July 27, 1605, founded Port Royal in the
colony of Acadia in North America
• France’s American venture was loosely controlled but covered a
large area of North America.
• The Fur Trade was the dominant focus and the French created
many alliances with the Indian tribes.
Africa - India - The Caribbean - Southeast Asia
Ends in the 1960’s
The British Empire
Proprietary Governors, appointed under mercantile
charters to English joint stock companies to found and
run settlements. Settlements based on the notion of
freedom and the establishment of new communities.
British Colonies in North America
The British Empire
1897
Largest In History
1.
Newfoundland
2.
Nova Scotia
3.
The Thirteen Colonies
4.
Bermuda
5.
Bahamas
6.
Honduras
7.
Jamaica
8.
Lesser Antilles
The general pattern of
Indian response to white
settlement:
Native American prehistoric
population of about
2,500,000 in what is now
the United States
(excluding Alaska),
1890 numbers fell to a low
of about 250,000
• Initial period of
increased prosperity
brought on by trade with
whites
• Followed by a period of
decline after the spread
of disease, and the game,
furs, and land for Indians
became scarce.
Smallpox
Disease was one of the leading
causes of population decline, for
the Indians had no immunity to
many diseases brought in by
settlers from Europe and slaves
from Africa. Some estimates are
as high as 95% of the population.
Malnutrition due to depletion of game and other food sources
was also a critical factor in the decline of population.
In addition, armed conflicts with whites and enemy Indians.
These various disturbances led also to generally inadequate
child care.
The period after European contact and before complete EuroAmerican domination may be considered a “middle ground,” a
time when neither Native Americans nor Europeans were the
supreme rulers of a given territory and when the ties between
Indians and whites were stronger than their differences. The
1600s and 1700s.
Decline Timeline
• East Coast: The period of decline set in before 1700
• Great Plains: Stealing of the first horses from the Spanish
ranches in New Mexico about 1600. The decline did not come
until the buffalo were almost exterminated in the 1870s and
1880s.
• West Coast: The impact of the gold rush of 1849 was so
sudden that the period of prosperity failed to materialize at all
and that of decline began at once.
Where do the
Indians go?
Forced Migration!
One rationale for these treaties
was that Indians were migratory
hunters who only followed the
game and had no attachment to
any particular lands.
The Treaty of
Easton, signed
between the Lenape
and the English in
1766, removed them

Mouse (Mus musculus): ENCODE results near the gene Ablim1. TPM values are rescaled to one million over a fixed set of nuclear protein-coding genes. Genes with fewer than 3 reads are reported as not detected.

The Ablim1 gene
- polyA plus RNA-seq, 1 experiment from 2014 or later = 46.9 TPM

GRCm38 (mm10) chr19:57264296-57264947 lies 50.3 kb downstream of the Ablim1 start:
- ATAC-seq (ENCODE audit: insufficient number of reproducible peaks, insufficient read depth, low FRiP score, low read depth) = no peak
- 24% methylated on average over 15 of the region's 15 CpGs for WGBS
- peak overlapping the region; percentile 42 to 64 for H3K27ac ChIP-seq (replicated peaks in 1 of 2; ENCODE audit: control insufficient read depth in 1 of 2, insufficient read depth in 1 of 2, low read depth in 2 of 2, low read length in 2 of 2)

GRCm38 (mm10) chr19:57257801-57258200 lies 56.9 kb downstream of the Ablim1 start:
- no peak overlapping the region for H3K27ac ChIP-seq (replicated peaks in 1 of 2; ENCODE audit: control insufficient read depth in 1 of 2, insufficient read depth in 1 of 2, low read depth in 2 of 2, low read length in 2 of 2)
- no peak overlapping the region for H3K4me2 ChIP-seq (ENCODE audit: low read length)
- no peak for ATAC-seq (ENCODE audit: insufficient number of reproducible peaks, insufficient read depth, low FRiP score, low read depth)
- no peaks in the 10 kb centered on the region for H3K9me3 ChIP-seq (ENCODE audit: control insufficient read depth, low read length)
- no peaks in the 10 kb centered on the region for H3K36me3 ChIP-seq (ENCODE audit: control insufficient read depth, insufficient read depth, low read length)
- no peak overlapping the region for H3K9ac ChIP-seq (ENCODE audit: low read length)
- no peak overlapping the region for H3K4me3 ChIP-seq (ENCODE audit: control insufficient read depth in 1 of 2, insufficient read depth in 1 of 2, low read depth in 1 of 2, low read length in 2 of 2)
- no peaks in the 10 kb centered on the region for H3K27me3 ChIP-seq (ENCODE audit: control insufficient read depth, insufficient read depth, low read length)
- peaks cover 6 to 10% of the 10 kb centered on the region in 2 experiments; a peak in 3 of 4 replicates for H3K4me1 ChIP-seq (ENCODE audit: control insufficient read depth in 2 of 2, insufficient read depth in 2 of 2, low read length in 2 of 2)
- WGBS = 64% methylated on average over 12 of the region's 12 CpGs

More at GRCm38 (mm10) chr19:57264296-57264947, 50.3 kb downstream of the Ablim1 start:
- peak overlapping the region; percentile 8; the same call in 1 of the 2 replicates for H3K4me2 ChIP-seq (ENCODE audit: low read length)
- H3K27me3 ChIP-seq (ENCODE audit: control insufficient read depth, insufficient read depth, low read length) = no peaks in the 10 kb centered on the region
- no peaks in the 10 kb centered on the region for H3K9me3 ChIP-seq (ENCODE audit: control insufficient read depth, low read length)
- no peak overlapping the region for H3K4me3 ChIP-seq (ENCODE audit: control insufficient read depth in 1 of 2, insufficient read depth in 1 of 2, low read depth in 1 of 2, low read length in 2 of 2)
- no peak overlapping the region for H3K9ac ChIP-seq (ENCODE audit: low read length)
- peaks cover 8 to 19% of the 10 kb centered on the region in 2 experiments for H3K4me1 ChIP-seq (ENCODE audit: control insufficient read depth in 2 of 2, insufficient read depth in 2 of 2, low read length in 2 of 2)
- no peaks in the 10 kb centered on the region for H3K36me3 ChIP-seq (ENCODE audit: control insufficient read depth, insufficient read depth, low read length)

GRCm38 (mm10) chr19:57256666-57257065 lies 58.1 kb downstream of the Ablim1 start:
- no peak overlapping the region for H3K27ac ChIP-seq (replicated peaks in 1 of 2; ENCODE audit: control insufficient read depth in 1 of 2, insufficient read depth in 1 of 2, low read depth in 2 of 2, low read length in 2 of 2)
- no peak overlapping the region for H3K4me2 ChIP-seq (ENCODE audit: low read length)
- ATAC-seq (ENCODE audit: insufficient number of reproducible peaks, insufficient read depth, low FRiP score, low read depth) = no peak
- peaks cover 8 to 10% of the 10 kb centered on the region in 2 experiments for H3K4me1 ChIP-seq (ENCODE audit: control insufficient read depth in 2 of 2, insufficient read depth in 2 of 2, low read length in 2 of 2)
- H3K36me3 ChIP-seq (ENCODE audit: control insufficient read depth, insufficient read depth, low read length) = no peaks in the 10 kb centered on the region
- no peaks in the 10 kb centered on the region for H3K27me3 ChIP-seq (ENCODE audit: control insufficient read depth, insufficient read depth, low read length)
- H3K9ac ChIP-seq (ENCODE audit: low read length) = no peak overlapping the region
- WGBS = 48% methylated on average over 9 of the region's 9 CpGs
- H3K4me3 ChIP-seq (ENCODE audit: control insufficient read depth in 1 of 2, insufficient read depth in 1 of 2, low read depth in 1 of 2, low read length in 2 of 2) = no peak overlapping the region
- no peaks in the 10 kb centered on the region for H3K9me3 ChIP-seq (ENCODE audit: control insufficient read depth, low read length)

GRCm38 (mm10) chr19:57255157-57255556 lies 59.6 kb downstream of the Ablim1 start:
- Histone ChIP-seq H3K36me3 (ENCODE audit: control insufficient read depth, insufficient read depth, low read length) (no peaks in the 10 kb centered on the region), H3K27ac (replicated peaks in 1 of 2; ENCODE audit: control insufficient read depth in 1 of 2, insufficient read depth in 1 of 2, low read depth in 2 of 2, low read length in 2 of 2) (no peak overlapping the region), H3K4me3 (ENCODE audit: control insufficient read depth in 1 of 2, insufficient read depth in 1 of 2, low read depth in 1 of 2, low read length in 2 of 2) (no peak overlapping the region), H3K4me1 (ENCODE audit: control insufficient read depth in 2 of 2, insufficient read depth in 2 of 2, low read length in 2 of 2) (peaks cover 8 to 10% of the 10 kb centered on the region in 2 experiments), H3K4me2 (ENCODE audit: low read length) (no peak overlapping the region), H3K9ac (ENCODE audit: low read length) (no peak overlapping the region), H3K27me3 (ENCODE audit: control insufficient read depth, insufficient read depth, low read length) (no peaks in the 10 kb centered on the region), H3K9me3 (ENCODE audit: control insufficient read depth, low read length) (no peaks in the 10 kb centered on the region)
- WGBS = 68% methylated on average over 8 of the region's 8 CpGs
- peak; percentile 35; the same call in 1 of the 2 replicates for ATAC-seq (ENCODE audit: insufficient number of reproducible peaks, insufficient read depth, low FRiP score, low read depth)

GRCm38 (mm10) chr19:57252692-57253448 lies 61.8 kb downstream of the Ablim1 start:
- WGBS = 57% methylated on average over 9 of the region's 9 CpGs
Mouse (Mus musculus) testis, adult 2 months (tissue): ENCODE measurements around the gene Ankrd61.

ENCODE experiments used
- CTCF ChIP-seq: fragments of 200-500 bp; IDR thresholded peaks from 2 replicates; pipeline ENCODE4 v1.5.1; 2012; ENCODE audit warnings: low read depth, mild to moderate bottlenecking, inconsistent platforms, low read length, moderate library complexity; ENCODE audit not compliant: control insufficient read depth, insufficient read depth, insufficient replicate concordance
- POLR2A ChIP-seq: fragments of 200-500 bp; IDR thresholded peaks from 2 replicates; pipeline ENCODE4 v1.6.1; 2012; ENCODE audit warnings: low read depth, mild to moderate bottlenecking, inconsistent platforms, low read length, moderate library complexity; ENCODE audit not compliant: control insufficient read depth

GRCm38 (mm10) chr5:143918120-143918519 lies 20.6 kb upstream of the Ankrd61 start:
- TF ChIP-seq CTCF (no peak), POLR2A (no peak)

westward, out of
present-day New
York and New Jersey
and into Pennsylvania,
then Ohio and
beyond.
Indian Religious Beliefs
Life after death.
Ghosts, gods, and anthropomorphic spiritual personalities
with intelligence, emotions, and freedom of will to intervene
in human affairs.
All Indians further believed in a supernatural power,
shared by spiritual personalities, human beings, and the
entities of the natural world.
Their religiousness was an attempt to understand, enter
into relations with, appease, revere, and, if possible,
manipulate these sources of existence in order to promote
their own lives and the lives of their relatives.
The Vision Quest
Shamanism
Shamanistic traditions have
existed throughout the world
since prehistoric times.
Every Native American
community had its medicine
men and women, shamans, or
priests. These were persons
who had especially close
contact with the supernatural
and who interceded on behalf
of others thought to have less
ability to communicate with
the spirits.
Native American Prophet Movements
Contact with Christians proved traumatic
for Native American religions, as both
civil and religious authorities attempted
to repress native spirituality and force
conversion. Over the past three
centuries, this attempt has provoked the
rise of various native religious
movements.
The Longhouse Religion, also known as the Handsome Lake
cult, or Gai'wiio (Good Message in Seneca) is a religious
movement started by the Seneca Chief Handsome Lake
(Ganioda'yo). Founded in 1799, it is the oldest active
prophet movement in North America.
Prophet Movements
• Mesoamerican Prophecies
• The Delaware Prophet
• The Shawnee Prophet
• Smohalla
….and WAVOKA and the Ghost Dance Cult. This leads to
the incident at Wounded Knee.